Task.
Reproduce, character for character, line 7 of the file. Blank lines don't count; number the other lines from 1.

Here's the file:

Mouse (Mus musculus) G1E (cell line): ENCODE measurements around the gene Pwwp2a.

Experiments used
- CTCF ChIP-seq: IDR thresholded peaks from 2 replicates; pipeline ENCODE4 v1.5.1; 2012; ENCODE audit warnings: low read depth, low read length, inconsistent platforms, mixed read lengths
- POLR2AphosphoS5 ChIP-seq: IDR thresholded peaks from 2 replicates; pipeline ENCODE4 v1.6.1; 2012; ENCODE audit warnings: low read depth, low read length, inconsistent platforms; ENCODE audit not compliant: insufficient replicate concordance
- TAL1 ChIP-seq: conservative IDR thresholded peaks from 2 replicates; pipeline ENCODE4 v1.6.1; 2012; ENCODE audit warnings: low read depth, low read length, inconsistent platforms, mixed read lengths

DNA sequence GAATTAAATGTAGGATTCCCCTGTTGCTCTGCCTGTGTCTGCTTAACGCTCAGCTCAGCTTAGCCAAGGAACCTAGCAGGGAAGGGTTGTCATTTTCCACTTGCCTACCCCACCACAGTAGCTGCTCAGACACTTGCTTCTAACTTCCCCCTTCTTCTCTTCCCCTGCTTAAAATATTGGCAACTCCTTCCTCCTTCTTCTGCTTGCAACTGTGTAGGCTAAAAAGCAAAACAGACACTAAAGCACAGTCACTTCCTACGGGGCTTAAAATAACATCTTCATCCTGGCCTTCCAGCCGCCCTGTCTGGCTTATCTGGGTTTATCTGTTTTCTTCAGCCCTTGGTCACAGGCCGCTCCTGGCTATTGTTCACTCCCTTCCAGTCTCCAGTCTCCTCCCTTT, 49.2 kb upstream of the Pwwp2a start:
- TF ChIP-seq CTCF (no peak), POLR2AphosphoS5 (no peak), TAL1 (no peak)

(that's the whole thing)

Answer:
- TF ChIP-seq CTCF (no peak), POLR2AphosphoS5 (no peak), TAL1 (no peak)